nytheatre.com review by Matt Johnston
March 14, 2008
Peter Sinn Nachtrieb's Boom is probably one of the more unusual plays I've seen this year, both in terms of plot and storytelling. And while the dramaturgy at time suffers a few pitfalls, I would definitely recommend checking out this offering at the always reliable Ars Nova, even if it's just to see the wonderful visual aesthetic and the unique method of storytelling.
The plot surrounds a homosexual man who has put out a personal ad in a local paper for a woman. As the play opens, this woman is in his basement room, and it doesn't take her too long to discover that she is not exactly there for a date. That is, unless her version of a date happens to be conceiving to save the human race from extinction.
One of the more odd and fascinating facets of the storytelling is that it is presented in a way which is kind of like watching a play inside one of the display windows at Macy's during Christmas in New York. Outside of the window is a woman, from what appears to be the future, running the show for us and acting as our (frustrated) guide to the performance. Throughout the piece we continue to learn more about both her and the events we are watching on stage.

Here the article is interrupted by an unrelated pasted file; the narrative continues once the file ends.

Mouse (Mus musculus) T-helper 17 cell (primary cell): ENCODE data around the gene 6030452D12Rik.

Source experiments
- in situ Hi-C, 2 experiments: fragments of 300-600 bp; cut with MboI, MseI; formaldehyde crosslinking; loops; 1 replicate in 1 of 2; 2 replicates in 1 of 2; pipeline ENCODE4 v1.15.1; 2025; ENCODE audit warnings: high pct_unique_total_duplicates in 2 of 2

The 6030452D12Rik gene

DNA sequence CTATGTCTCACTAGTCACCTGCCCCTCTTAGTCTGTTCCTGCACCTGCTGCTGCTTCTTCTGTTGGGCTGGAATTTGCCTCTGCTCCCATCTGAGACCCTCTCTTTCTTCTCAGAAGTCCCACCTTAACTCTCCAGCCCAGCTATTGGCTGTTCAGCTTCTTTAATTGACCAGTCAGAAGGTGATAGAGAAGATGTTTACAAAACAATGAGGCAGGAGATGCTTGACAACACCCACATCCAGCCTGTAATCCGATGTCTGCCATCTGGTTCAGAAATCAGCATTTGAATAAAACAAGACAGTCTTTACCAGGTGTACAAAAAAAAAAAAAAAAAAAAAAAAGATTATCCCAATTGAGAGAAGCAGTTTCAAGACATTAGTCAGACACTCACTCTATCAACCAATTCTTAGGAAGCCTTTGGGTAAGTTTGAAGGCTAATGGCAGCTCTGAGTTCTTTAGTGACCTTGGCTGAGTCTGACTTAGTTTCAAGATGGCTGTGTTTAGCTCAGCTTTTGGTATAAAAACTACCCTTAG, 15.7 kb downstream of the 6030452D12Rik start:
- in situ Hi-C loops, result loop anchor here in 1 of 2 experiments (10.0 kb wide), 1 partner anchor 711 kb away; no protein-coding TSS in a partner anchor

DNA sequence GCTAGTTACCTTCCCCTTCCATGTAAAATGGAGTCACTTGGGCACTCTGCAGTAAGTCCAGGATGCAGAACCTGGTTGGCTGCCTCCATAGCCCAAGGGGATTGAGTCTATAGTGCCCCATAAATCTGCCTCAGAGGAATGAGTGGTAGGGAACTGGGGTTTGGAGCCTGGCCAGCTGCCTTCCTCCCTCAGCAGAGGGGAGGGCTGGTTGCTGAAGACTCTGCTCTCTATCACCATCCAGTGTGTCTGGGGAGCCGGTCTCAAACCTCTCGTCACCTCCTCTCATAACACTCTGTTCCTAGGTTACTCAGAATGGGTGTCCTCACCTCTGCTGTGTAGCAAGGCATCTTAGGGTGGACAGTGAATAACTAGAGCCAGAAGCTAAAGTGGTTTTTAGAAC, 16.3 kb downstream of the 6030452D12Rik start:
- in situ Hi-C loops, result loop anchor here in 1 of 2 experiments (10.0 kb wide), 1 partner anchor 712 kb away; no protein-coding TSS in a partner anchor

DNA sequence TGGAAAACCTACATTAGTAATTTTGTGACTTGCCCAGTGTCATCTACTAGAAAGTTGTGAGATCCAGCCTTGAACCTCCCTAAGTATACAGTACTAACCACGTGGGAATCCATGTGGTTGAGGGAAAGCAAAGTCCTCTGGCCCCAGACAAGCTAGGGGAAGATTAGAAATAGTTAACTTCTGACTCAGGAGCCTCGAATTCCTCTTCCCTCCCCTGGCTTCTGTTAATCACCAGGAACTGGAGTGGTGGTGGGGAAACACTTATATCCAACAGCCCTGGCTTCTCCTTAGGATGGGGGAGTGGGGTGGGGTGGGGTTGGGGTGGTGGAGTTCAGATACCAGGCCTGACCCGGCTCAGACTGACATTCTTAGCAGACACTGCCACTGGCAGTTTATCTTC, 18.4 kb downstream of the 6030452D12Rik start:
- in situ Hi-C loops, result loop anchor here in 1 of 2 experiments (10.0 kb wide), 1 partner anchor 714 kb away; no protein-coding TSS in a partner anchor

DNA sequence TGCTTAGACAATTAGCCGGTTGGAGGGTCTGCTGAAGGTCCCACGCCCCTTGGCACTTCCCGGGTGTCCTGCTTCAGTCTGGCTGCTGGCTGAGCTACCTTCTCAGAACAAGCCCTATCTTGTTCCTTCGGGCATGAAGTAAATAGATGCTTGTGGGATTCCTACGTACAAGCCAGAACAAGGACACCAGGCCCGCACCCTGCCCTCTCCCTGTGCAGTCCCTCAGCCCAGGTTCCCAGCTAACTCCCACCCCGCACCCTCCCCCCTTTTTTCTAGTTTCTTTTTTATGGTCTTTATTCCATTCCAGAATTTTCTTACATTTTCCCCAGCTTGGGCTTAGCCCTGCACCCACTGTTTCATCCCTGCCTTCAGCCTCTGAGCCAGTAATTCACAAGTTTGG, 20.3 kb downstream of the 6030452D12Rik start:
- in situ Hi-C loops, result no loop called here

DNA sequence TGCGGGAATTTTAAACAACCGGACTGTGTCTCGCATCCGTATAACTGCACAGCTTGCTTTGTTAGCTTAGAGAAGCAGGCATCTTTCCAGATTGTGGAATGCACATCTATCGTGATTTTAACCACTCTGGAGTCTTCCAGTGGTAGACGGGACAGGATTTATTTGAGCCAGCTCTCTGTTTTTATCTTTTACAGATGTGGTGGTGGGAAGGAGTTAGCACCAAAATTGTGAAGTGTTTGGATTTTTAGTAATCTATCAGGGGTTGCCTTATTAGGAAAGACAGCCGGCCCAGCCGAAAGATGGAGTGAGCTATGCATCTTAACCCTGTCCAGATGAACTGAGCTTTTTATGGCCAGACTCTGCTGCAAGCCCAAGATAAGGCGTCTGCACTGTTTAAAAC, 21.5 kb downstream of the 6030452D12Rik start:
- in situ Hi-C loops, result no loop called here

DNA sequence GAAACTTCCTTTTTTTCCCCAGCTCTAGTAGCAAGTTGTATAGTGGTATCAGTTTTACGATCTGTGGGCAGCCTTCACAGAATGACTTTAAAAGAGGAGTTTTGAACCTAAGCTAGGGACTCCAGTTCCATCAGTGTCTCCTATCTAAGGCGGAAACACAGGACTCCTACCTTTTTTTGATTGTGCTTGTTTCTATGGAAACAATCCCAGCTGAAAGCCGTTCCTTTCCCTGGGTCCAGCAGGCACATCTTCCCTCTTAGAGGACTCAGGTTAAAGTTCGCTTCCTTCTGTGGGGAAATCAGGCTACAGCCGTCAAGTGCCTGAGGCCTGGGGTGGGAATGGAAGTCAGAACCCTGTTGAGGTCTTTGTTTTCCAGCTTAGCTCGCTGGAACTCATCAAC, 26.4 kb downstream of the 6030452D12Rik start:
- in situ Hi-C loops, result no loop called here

The unorthodox staging comes as no surprise since this play is directed by Les Freres Corbusier artistic director Alex Timbers (Gutenberg: The Musical!, Dixie's Tupperware Party). Every play I have seen Timbers direct does not have a fourth wall. He both creates and is drawn to projects that sever the line between audience and performer and question our assumptions of the proscenium theatre setup. Boom is no exception to this, as the layers between our expectations and what we see on stage are complicated and exciting at the same time. In a way, we as the audience become the subject of the play, as the "customers" watching the play inside of the play.
At times, the staging lingered a bit too long on specific moments or conflicts and took me out of the experience a bit, which I chalk up to issues in the way the play is written rather than the production. But luckily, Timbers's production manages to cover up these problems with a great measure of success. One other slightly puzzling aspect is the nature of the acting. It felt relatively over the top for all three characters, but I can see how that fits this production conceptually. I did have some trouble connecting with it at times, though.
The visual aesthetic of the play is fantastic. It looks beautiful, and the effects employed to highlight major shifts in plot are right on the money, and fit entirely with Timbers's concept of breaking the fourth wall throughout. Much credit should be given to set designer Wilson Chin and lighting designer Marcus Doshi for making that happen.
When all is said and done, despite the play's few problems, I would definitely recommend heading to Ars Nova and grabbing your ticket to Boom.